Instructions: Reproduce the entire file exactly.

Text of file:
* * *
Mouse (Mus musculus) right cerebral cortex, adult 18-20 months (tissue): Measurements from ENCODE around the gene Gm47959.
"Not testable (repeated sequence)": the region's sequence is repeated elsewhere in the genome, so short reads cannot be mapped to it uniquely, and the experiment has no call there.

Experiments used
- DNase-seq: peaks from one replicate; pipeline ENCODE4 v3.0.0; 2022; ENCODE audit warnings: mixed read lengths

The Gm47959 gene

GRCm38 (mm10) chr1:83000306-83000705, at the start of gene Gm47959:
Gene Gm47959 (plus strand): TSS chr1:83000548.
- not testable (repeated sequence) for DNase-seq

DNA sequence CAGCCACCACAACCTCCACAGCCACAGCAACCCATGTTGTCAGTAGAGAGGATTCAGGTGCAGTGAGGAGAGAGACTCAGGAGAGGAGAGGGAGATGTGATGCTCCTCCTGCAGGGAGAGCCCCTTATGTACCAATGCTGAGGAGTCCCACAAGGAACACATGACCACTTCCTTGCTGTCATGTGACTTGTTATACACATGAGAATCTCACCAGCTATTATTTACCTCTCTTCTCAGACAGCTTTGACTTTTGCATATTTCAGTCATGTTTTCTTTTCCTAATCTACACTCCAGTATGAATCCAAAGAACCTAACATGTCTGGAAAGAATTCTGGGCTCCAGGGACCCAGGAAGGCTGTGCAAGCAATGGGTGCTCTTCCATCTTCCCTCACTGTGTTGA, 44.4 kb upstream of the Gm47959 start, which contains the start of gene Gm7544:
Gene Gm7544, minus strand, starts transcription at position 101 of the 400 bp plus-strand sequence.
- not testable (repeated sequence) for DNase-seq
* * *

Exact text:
Mouse (Mus musculus) right cerebral cortex, adult 18-20 months (tissue): Measurements from ENCODE around the gene Gm47959.
"Not testable (repeated sequence)": the region's sequence is repeated elsewhere in the genome, so short reads cannot be mapped to it uniquely, and the experiment has no call there.

Experiments used
- DNase-seq: peaks from one replicate; pipeline ENCODE4 v3.0.0; 2022; ENCODE audit warnings: mixed read lengths

The Gm47959 gene

GRCm38 (mm10) chr1:83000306-83000705, at the start of gene Gm47959:
Gene Gm47959 (plus strand): TSS chr1:83000548.
- not testable (repeated sequence) for DNase-seq

DNA sequence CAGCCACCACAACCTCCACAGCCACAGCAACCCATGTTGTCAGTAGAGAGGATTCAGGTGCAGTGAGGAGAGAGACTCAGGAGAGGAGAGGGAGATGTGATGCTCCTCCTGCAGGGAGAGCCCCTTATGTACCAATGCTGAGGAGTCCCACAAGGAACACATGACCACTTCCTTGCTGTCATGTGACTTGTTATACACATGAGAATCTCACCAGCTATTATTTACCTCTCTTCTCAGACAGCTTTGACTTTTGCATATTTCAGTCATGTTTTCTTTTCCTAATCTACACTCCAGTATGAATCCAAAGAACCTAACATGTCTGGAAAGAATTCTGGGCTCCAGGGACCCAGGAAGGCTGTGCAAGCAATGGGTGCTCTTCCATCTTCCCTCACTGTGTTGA, 44.4 kb upstream of the Gm47959 start, which contains the start of gene Gm7544:
Gene Gm7544, minus strand, starts transcription at position 101 of the 400 bp plus-strand sequence.
- not testable (repeated sequence) for DNase-seq